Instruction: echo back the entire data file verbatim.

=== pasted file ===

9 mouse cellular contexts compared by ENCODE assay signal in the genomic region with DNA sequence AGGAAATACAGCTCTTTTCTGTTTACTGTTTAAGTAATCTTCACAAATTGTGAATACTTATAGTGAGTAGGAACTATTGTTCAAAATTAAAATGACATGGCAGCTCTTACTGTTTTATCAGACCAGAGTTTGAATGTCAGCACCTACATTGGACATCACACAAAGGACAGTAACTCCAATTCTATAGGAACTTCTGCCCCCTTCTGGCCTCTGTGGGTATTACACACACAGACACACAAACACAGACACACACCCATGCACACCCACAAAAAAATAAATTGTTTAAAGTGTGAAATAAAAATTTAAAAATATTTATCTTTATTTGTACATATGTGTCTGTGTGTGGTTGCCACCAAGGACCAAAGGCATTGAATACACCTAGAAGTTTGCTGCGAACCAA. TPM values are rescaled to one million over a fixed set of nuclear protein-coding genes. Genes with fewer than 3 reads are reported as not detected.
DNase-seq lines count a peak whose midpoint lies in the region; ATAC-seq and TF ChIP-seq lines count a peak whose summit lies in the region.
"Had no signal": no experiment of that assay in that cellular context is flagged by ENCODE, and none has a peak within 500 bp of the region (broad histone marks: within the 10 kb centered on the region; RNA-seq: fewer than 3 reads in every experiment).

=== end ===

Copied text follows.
9 mouse cellular contexts compared by ENCODE assay signal in the genomic region with DNA sequence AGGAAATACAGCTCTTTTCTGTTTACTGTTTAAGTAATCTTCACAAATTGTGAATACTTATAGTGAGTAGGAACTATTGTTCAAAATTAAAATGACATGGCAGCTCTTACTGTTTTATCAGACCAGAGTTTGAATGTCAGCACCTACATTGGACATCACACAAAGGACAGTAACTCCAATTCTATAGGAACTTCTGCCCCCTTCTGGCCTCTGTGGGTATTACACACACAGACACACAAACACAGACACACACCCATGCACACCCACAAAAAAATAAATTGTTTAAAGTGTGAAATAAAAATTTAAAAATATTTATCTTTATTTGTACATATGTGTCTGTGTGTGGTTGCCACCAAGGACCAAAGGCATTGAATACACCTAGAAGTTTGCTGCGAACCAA. TPM values are rescaled to one million over a fixed set of nuclear protein-coding genes. Genes with fewer than 3 reads are reported as not detected.
DNase-seq lines count a peak whose midpoint lies in the region; ATAC-seq and TF ChIP-seq lines count a peak whose summit lies in the region.
"Had no signal": no experiment of that assay in that cellular context is flagged by ENCODE, and none has a peak within 500 bp of the region (broad histone marks: within the 10 kb centered on the region; RNA-seq: fewer than 3 reads in every experiment).